When you live in the desert, the scarcity of water is always top of mind. The temperatures in Arizona, especially during the summer months, require the consumption of water to stay alive. However, many people do not know or take the time to appreciate where this water comes from. Today, we are taking a deep dive into Arizona’s water history to see where the majority of our water really comes from.
The year 2020 marks the 52nd year since President Lyndon B. Johnson’s signing of the Colorado River Basin Project Act. At the time, the people of Arizona did not know that the signing of this act would change the way water would be brought into their homes and consumed for the next 52 years.
In the early 1900s, the Colorado River Compact was signed. This piece of legislation divided up the Colorado River into two parts: the Upper and Lower Basins. Arizona was placed in the Lower Basin group with California and Nevada. The Lower Basin was allotted 7.5 million acre feet of water to split amongst themselves, and has been awarded this amount of water since the compact took effect. Arizona alone receives 2.8 million acre feet out of that original 7.5 million. However, up until 1968, it was unclear how this 2.8 million acre feet of water was being used throughout the state.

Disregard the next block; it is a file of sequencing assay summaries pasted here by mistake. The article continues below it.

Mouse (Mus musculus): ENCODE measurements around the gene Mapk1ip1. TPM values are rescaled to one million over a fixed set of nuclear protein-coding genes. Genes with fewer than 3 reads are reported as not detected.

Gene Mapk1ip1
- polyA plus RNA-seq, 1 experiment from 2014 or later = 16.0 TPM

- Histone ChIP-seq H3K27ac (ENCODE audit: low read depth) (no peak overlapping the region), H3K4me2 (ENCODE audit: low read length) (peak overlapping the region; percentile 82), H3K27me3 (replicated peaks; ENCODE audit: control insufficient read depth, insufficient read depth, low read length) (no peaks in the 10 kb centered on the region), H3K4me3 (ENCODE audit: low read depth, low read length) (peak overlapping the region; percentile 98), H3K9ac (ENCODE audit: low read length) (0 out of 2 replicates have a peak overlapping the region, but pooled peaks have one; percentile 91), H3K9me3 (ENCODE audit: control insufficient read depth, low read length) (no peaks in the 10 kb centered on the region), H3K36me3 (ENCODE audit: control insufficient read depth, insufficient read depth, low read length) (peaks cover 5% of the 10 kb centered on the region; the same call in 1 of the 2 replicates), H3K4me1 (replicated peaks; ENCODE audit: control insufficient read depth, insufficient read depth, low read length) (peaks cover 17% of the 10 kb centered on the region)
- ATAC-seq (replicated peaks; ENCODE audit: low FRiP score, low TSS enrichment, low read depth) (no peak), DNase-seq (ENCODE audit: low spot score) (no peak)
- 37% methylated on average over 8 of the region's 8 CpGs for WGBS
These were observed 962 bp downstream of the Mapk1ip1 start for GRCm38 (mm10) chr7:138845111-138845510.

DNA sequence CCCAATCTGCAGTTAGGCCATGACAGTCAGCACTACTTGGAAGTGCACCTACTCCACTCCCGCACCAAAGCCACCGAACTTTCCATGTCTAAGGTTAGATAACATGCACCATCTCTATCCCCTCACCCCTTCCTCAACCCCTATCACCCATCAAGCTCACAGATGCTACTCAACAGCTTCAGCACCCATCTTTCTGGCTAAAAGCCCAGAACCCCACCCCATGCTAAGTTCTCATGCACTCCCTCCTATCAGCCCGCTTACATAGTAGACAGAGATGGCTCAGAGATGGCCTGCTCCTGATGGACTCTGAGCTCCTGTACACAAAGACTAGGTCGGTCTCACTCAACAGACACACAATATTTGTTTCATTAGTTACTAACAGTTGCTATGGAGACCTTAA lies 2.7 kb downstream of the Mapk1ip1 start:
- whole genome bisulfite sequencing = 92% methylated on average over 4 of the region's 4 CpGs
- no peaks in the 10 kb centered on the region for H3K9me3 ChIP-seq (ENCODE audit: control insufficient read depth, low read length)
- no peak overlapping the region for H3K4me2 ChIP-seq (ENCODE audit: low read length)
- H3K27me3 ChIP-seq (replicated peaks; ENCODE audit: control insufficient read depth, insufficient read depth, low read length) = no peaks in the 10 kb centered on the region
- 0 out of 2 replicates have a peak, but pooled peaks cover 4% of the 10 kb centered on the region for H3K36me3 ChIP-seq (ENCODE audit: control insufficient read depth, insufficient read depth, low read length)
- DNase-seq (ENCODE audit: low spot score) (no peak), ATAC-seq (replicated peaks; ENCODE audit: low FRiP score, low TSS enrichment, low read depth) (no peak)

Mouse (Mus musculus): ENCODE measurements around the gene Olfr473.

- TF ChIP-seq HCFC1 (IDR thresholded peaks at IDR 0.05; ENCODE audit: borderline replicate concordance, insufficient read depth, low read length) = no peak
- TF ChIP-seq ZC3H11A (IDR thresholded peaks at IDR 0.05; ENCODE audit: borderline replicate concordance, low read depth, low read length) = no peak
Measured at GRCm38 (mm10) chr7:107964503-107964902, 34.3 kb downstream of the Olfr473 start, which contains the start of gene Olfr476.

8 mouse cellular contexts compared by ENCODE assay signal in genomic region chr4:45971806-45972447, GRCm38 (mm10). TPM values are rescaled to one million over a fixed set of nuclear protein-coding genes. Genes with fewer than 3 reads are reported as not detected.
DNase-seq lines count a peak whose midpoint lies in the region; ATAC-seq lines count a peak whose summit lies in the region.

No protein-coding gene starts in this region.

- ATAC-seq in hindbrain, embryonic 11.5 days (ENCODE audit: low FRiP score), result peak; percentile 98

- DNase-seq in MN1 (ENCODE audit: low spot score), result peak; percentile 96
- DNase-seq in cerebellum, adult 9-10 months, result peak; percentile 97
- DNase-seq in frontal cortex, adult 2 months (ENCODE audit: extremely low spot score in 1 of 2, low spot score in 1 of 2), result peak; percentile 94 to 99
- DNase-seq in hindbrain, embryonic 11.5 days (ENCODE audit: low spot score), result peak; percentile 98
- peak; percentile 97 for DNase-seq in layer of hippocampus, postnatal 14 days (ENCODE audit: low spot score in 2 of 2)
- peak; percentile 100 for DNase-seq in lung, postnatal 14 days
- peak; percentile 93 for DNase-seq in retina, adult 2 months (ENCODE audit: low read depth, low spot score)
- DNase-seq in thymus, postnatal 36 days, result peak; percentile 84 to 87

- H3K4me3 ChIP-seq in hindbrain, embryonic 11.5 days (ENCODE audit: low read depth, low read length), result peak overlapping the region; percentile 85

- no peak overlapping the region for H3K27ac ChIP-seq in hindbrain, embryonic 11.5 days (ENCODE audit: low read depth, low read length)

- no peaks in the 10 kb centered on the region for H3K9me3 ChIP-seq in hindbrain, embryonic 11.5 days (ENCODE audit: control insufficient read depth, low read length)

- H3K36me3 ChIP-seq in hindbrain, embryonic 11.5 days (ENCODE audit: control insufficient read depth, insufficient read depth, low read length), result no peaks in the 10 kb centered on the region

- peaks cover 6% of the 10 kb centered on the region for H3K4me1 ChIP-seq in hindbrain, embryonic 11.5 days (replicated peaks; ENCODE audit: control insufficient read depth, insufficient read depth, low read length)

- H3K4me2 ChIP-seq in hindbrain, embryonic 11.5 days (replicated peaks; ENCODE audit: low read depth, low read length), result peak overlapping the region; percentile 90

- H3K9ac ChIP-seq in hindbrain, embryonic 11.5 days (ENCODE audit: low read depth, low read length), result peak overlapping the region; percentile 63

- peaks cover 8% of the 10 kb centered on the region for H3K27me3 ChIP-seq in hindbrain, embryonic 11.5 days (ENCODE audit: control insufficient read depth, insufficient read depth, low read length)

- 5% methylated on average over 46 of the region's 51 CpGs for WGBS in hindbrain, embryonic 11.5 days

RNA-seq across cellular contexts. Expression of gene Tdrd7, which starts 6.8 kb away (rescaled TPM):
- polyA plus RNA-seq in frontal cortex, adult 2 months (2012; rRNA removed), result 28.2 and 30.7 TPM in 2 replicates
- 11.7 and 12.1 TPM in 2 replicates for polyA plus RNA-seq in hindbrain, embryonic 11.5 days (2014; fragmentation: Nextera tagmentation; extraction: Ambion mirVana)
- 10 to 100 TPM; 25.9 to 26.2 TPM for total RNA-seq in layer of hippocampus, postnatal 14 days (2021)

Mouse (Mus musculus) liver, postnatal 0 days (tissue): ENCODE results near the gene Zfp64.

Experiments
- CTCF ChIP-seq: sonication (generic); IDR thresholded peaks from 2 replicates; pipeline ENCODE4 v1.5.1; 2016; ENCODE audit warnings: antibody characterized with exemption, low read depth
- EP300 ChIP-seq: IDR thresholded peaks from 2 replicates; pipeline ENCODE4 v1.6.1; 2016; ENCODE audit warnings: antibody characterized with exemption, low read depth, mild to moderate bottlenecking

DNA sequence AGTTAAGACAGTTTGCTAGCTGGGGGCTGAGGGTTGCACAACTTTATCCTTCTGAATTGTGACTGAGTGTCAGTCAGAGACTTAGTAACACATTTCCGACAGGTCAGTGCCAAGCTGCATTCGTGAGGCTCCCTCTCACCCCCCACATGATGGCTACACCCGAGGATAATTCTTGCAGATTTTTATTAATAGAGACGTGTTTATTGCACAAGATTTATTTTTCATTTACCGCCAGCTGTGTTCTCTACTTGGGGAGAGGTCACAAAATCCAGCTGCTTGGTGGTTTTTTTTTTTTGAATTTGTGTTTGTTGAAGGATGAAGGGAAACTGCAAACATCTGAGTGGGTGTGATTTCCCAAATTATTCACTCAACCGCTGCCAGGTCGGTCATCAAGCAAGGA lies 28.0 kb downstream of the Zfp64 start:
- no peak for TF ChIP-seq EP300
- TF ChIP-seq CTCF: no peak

So, in 1968, President Johnson signed the act that authorized the construction of the system that provides 80% of Arizonans with water to this day: the Central Arizona Project (CAP). The construction of CAP officially ended in 1993, producing a 336 mile canal system from Lake Havasu to Tucson. The water within the system is used statewide for agriculture and recreational purposes, and has made CAP the largest supplier of renewable water in the state of Arizona since its completion.
Without water from the Colorado River, and without CAP to funnel this water to the population, Arizona would be a completely different state; quite possibly a state without any usable water for its population and economy to flourish.